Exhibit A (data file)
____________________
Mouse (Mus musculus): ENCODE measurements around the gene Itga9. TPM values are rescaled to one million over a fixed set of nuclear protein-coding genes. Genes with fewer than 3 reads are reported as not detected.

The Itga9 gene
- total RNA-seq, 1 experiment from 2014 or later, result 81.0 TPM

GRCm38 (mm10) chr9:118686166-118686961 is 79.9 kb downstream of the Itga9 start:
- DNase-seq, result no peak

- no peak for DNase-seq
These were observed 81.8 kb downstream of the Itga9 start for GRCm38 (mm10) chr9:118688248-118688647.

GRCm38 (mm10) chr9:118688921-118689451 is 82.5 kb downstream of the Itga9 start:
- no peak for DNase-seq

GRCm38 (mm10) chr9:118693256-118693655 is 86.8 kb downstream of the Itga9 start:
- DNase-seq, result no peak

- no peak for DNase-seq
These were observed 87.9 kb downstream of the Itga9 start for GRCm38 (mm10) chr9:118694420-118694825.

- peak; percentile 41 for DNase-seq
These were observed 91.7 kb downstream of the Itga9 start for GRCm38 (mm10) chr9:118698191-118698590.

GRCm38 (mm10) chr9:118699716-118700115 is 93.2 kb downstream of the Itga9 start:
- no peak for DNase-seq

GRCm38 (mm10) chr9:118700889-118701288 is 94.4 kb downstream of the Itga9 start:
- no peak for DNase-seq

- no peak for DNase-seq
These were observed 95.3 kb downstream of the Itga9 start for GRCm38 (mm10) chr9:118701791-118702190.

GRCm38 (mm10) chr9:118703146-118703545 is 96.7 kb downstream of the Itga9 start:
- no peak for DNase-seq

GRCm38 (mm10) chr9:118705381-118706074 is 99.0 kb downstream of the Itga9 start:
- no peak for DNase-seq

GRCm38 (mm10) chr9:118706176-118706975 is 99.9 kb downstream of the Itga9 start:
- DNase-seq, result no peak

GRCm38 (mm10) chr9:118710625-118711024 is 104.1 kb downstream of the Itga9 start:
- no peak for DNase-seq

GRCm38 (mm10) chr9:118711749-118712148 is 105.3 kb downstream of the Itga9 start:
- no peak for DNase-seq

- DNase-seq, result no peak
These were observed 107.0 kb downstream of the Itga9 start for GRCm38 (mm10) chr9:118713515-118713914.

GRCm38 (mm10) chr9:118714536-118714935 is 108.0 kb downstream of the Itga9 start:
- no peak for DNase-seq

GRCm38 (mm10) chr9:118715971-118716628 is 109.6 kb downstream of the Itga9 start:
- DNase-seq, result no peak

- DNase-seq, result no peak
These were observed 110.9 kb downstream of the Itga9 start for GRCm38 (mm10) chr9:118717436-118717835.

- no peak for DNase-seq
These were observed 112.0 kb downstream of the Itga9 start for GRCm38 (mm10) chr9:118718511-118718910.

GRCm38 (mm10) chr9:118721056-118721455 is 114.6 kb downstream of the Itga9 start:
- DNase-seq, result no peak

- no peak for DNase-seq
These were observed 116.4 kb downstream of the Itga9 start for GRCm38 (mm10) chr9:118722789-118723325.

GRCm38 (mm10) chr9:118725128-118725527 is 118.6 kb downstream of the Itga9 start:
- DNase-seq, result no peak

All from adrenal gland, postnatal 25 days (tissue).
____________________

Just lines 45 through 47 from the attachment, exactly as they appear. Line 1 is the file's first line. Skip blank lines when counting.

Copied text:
These were observed 116.4 kb downstream of the Itga9 start for GRCm38 (mm10) chr9:118722789-118723325.

GRCm38 (mm10) chr9:118725128-118725527 is 118.6 kb downstream of the Itga9 start:
- DNase-seq, result no peak